Monday, February 14, 2011

[Sunlight] Confused and distraught -- Ghazal 2166


Sunlight offers Ghazal (Ode) 2166, in a version Coleman
Barks derived from Arberry's translation, along with A.J. Arberry's
poetic translation:


You bind me, and I tear away in a rage to open out
into air, a round brightness, a candle point,
all reason, all love.

This confusing joy, your doing,
this hangover, your tender thorn.

You turn to look, I turn.
I'm not saying this right.

I am a jailed crazy who ties up spirit-women.
I am Solomon.

What goes comes back. Come back.
We never left each other.

A disbeliever hides disbelief,
but I will say his secret.

More and more awake, getting up at night,
spinning and falling with love for Shams.

-- Coleman Barks
"The Essential Rumi"
HarperSanFrancisco, 1995


Again I am raging, I am in such a state by your soul that every
bond you bind, I break, by your soul.
I am like heaven, like the moon, like a candle by your glow; I am all
reason, all love, all soul, by your soul.
My joy is of your doing, my hangover of your thorn; whatever
side you turn your face, I turn mine, by your soul.
I spoke in error; it is not surprising to speak in error in this
state, for this moment I cannot tell cup from wine, by your soul.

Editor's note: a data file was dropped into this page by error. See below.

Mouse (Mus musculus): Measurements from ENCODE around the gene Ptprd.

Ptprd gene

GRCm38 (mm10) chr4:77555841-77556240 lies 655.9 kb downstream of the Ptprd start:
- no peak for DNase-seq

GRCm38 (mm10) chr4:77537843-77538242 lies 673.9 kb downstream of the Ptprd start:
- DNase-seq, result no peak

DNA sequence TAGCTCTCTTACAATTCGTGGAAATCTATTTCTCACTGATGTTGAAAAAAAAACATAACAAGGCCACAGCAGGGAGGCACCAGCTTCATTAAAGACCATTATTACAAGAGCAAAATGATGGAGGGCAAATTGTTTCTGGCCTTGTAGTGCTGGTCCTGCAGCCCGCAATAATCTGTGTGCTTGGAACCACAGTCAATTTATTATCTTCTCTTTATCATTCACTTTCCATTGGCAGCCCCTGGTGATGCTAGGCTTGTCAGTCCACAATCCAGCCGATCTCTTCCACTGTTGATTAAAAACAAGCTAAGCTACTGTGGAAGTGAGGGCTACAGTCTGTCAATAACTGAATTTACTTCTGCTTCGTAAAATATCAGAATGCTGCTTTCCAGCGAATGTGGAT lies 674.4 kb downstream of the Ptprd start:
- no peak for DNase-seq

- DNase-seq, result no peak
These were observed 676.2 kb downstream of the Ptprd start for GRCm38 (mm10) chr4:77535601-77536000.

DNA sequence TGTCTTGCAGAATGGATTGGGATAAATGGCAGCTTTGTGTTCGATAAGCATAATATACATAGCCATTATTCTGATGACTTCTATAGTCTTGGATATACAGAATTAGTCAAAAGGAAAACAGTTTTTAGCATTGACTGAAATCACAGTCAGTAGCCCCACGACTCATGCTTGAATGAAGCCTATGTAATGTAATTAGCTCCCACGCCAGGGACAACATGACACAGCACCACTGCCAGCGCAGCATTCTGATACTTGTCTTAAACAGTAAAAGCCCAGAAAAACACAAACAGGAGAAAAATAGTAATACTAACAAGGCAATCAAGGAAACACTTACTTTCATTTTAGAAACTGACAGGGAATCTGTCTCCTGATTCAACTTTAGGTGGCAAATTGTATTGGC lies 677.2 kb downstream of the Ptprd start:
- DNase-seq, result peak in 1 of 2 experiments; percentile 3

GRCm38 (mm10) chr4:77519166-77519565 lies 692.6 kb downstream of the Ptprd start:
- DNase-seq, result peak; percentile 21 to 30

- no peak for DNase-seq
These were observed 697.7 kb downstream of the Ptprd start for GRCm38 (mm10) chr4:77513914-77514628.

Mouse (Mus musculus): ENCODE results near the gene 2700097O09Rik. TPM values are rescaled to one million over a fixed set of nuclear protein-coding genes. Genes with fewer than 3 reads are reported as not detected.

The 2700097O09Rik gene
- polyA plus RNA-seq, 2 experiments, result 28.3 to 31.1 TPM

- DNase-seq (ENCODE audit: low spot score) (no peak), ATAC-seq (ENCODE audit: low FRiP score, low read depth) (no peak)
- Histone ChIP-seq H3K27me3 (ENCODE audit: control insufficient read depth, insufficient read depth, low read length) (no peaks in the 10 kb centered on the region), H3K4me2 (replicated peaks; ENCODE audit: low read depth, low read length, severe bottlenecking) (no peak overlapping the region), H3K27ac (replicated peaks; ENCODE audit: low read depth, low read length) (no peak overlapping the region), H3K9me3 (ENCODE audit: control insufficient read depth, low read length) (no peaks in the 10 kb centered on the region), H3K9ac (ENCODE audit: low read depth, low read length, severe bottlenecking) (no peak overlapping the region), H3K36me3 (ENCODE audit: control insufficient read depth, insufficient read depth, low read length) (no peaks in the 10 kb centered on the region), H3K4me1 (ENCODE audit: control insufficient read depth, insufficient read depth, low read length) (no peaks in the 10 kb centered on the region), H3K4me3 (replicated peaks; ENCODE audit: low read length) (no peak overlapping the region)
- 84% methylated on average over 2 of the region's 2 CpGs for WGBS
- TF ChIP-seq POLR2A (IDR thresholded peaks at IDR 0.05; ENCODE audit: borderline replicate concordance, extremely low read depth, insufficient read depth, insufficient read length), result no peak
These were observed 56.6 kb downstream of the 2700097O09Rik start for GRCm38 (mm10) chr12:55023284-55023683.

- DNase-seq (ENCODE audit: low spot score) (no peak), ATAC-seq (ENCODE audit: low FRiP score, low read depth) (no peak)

I am that madman in bonds who binds the "divs"; I, the madman,
am a Solomon with the "divs", by your soul.*
Whatever form other than love raises up its head from my
heart, forthwith I drive it out of the court of my heart, by your
Come, you who have departed, for the thing that departs
comes back; neither you are that, by my soul, nor I am that, by your
Disbeliever, do not conceal disbelief in your soul, for I will recite
the secret of your destiny, by your soul.
Out of love of Sham-e Tabrizi, through wakefulness or
nightrising, like a spinning mote I am distraught, by your soul.

-- Translation by A.J. Arberry
Mystical Poems of Rumi 2
University of Chicago Press, 1991

* A word-play between madman (dîvâna) and the jinn (dîv-ân). The Arabic
word "jinn" was translated into Persian as "dîv," meaning "demon" (and
contrasts in meaning with its Sanscrit cognate, "deva," from which the
European word "divinity" originates). The Arabic words "crazy" (junûn,
majnûn) literally mean "jinn-possessed," were translated into Persian as
"dîvâna," literally means "demonic." According to Qur'ân, Solomon was given
power over the supernatural beings called jinn (from which comes the word
"genie"), who did great projects of labor for him (Qur'ân 34:12, 21:82,
38:36-37). -- footnote provided by Ibrahim Gamard




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